Mesa Lands New Single File Cache To Help Steam's Pre-Compiled Shaders, Space Savings
Written by Michael Larabel in Mesa on 21 February 2021 at 06:22 AM EST. 36 Comments
MESA --
Mesa's on-disk shader cache, which is used for speeding up game load times by avoiding the redundant recompiling of shaders on successive loads and also helping performance for software that compiles shaders on-the-fly, is seeing a big improvement with Mesa 21.1. Mesa 21.1-devel merged this weekend the new single file cache implementation.

Mesa's new single file shader cache has been in the works by Valve contractor Timothy Arceri the past few months. The single file cache doesn't help with load times any further beyond the existing multi-file cache layout but can help in space savings. By tucking all the cached shaders into a single file is the possibility of better on-disk space savings. Arceri estimates the multi-file cache behavior as is used right now inflates disk usage by more than 3x of the single file cache.

The other driver though for the single file cache is making it easier to redistribute by third-party software, namely Steam with its pre-compiled shader caching and distributing of those shader caches to gamers to help in performance / load times.

This new implementation also adds an environment variable (MESA_DISK_CACHE_READ_ONLY_FOZ_DBS) that allows pointing to a read-only path for external shader cache databases. So once Mesa 21.1+ is out there, this will likely be used by Steam for more easily redistributing the shader caches to Linux gamers.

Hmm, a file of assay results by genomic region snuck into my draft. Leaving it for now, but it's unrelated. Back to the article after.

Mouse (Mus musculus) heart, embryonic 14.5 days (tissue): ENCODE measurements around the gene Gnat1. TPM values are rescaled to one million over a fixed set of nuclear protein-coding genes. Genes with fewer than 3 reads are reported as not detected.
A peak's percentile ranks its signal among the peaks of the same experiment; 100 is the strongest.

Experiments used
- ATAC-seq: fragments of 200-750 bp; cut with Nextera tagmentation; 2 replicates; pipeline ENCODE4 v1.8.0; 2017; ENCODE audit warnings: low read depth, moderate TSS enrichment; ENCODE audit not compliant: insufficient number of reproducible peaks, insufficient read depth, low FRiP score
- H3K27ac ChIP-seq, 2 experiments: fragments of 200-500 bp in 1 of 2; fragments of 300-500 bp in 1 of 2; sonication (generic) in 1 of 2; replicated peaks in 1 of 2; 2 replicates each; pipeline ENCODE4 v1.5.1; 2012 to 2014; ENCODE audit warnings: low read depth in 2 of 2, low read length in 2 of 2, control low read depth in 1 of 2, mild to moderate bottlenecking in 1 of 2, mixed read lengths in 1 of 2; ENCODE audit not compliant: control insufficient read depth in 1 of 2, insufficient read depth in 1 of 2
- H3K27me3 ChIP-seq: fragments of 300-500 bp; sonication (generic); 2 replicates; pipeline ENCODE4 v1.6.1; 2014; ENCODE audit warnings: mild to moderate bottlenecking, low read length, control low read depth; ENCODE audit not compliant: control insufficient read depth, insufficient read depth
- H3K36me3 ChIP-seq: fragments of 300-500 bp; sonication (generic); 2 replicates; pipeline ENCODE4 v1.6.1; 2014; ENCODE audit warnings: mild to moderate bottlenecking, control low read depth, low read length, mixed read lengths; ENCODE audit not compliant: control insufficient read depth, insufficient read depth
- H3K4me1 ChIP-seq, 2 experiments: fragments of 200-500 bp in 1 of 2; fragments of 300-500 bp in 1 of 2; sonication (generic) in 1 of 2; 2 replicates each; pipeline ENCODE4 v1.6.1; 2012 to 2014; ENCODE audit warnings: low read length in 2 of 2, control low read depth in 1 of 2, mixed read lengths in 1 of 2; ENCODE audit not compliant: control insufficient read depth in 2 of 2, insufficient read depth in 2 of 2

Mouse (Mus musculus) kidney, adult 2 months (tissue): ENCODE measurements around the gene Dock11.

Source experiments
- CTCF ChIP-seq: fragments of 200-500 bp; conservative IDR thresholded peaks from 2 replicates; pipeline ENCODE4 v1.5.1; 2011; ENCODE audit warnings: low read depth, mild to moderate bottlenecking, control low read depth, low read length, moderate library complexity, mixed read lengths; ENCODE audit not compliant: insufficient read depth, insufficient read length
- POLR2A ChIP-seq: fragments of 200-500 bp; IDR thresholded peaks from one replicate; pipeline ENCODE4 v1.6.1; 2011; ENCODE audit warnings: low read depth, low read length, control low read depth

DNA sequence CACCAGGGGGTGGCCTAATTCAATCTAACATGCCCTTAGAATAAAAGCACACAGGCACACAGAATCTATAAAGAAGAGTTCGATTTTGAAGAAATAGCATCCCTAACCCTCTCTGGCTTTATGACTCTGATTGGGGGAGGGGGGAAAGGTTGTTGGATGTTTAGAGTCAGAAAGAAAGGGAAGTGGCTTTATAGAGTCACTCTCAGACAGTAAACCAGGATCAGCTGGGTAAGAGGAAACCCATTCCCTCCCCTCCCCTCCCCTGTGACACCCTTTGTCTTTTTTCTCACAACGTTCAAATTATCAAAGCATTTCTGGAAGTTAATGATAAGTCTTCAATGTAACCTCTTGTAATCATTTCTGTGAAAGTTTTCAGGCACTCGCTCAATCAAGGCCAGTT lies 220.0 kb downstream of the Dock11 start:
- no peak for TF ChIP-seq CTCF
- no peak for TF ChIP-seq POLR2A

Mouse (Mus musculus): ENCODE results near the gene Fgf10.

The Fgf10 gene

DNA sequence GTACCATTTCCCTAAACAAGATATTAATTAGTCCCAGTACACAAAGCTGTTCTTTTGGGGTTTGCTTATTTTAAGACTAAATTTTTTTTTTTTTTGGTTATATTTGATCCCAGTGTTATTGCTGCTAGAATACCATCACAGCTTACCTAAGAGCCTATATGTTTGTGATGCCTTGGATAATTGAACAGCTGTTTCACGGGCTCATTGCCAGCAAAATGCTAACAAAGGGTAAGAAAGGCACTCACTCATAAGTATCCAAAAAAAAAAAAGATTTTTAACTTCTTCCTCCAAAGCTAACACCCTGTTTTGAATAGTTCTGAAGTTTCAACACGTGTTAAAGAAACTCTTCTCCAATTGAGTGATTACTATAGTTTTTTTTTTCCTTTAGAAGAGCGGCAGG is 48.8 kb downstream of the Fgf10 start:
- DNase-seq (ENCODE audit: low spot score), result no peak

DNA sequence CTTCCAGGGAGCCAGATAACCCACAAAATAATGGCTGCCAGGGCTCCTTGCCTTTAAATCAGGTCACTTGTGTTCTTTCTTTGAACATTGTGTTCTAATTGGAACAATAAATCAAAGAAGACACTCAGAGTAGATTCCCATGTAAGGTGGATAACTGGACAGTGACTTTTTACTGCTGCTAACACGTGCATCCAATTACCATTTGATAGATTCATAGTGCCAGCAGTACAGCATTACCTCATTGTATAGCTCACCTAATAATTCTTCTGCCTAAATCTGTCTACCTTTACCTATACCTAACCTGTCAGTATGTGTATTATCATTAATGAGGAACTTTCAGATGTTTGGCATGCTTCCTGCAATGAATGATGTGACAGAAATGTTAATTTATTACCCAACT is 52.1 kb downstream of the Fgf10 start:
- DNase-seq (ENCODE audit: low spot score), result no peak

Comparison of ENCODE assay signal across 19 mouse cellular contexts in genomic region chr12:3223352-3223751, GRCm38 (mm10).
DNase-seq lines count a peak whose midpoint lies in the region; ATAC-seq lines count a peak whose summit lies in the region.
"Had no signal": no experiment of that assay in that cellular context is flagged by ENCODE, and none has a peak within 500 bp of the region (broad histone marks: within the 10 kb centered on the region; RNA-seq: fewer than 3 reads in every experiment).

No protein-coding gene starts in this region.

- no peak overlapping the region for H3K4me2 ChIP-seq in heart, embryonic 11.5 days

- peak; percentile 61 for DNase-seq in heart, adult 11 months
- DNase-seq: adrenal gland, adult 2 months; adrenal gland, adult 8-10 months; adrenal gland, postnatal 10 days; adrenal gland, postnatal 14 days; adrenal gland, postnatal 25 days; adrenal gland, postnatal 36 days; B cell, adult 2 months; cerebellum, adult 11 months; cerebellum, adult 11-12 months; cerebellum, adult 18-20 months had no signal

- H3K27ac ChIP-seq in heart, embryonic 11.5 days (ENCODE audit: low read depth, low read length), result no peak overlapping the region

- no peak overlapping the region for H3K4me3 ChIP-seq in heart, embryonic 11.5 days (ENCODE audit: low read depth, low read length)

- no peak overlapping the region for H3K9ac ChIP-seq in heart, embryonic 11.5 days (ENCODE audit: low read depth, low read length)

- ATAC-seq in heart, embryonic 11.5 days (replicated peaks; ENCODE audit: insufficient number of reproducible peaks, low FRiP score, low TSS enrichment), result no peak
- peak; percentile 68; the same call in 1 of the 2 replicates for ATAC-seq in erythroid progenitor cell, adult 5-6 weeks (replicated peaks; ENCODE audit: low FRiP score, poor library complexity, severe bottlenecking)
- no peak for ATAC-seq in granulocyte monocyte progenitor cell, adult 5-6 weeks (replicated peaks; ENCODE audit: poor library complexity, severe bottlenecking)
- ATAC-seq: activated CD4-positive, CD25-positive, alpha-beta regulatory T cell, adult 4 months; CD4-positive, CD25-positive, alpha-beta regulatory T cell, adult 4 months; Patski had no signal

For the moment though this new single file cache isn't used by default but requires setting the MESA_DISK_CACHE_SINGLE_FILE=1 environment variable for enabling.

More details on this Mesa 21.1 addition via this honored merge request.
Related News
About The Author
Author picture

Michael Larabel is the principal author of Phoronix.com and founded the site in 2004 with a focus on enriching the Linux hardware experience. Michael has written more than 20,000 articles covering the state of Linux hardware support, Linux performance, graphics drivers, and other topics. Michael is also the lead developer of the Phoronix Test Suite, Phoromatic, and OpenBenchmarking.org automated benchmarking software. He can be followed via Twitter or contacted via MichaelLarabel.com.

Popular News This Week